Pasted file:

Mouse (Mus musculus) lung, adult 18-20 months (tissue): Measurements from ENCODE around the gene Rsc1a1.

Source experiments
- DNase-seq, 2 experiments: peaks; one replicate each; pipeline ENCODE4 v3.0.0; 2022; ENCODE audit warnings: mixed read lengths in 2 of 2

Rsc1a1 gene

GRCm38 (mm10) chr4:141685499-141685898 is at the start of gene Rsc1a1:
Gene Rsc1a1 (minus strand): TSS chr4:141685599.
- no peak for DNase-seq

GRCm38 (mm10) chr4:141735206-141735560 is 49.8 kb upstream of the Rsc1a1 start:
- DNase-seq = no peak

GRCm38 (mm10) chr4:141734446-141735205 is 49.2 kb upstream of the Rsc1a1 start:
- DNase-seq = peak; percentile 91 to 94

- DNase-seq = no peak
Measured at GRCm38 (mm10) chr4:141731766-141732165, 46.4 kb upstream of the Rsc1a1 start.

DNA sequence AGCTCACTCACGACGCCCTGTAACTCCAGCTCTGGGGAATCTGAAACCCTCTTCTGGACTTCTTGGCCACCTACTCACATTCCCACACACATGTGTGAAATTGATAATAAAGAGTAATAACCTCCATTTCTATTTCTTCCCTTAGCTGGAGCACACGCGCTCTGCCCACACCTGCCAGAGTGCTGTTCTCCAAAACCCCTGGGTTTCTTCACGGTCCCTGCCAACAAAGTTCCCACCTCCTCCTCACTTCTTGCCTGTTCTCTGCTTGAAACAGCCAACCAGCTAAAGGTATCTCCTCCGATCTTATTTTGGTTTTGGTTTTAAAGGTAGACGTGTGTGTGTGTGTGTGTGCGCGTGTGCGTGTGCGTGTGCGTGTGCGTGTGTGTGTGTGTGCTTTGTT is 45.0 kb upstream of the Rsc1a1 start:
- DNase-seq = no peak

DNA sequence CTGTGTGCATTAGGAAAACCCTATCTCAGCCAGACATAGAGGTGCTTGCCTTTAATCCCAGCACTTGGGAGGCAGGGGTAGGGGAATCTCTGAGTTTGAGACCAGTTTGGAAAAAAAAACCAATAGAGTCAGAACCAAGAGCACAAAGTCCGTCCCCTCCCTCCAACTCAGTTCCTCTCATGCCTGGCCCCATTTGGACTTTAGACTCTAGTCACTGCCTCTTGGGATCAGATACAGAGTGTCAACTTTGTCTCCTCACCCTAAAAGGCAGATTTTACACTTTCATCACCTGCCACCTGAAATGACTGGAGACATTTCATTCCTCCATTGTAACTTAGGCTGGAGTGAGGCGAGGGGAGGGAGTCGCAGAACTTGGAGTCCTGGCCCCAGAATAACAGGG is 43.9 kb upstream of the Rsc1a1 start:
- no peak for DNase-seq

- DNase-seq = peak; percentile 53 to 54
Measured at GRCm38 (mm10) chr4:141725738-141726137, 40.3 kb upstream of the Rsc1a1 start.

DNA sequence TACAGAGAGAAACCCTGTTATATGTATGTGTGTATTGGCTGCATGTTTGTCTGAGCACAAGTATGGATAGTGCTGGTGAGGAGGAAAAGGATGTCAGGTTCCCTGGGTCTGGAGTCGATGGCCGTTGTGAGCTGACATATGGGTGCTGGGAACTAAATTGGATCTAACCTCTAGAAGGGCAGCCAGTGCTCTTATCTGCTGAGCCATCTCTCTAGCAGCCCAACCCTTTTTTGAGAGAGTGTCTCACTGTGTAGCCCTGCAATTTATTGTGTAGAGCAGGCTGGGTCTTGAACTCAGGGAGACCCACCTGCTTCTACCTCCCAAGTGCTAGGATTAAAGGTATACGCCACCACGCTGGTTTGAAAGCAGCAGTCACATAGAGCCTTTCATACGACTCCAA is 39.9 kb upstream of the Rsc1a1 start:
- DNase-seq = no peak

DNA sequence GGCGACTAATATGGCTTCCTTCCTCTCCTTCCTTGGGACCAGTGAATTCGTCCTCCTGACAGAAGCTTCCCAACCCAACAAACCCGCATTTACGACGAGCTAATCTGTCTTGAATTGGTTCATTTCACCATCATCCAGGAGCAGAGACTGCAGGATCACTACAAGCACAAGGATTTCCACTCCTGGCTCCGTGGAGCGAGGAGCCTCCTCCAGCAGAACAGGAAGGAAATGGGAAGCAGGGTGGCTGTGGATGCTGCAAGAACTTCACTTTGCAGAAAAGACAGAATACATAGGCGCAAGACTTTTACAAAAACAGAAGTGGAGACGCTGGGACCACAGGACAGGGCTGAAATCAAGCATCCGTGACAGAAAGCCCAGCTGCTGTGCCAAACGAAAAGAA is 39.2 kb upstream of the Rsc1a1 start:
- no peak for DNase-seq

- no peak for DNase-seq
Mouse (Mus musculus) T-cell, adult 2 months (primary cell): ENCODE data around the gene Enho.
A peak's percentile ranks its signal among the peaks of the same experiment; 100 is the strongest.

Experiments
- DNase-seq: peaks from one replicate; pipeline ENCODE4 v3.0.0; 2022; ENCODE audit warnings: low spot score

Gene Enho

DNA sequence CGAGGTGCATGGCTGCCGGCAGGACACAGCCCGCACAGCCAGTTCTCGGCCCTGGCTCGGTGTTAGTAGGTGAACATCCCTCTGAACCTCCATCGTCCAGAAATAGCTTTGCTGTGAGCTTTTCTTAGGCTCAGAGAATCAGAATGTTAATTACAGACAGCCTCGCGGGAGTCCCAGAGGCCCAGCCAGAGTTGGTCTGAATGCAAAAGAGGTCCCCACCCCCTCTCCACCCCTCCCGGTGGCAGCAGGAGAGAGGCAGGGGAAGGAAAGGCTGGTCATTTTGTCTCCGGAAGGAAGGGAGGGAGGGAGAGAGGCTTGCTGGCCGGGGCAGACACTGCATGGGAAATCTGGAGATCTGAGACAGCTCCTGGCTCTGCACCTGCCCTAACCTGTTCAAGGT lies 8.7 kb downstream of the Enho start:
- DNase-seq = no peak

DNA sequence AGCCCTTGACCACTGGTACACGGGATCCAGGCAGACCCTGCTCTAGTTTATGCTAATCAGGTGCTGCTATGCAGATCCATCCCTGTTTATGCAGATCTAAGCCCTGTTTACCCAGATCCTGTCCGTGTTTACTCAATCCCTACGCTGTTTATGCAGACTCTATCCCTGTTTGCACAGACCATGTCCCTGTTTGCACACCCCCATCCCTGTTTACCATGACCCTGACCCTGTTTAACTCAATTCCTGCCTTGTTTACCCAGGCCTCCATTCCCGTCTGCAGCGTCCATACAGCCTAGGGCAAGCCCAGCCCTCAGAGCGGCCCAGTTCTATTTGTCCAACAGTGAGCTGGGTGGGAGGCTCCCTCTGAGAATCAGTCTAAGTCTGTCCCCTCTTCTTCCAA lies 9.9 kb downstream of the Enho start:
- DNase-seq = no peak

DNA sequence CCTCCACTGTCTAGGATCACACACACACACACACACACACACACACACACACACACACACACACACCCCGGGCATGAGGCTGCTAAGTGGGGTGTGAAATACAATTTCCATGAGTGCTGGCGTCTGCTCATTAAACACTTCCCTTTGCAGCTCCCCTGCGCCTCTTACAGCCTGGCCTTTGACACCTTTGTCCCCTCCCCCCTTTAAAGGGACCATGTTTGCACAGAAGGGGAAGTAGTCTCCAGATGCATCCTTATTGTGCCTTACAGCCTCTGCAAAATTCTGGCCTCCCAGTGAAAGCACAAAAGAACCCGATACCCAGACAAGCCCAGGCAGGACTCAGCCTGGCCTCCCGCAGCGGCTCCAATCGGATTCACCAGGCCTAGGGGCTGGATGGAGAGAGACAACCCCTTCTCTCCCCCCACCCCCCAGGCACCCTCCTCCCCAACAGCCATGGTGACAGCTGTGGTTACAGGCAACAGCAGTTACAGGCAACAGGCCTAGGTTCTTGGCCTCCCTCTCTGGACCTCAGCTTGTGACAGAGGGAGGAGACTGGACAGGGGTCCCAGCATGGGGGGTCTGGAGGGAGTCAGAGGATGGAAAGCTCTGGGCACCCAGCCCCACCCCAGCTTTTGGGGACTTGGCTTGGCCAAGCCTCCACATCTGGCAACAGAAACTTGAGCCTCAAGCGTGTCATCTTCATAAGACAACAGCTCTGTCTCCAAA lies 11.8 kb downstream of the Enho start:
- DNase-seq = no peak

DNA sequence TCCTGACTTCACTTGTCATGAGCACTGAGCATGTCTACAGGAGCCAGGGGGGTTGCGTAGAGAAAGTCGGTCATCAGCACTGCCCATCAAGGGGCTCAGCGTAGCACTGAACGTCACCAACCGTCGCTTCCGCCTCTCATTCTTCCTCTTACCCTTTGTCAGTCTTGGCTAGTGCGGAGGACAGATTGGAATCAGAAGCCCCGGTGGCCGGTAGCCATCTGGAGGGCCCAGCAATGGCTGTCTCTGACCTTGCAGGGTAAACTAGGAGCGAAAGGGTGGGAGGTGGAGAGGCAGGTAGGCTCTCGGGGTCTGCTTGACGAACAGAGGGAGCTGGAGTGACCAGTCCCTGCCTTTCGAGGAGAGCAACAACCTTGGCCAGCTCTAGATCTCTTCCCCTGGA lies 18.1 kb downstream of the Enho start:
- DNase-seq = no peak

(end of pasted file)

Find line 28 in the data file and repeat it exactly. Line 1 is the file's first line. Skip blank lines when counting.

- DNase-seq: peaks from one replicate; pipeline ENCODE4 v3.0.0; 2022; ENCODE audit warnings: low spot score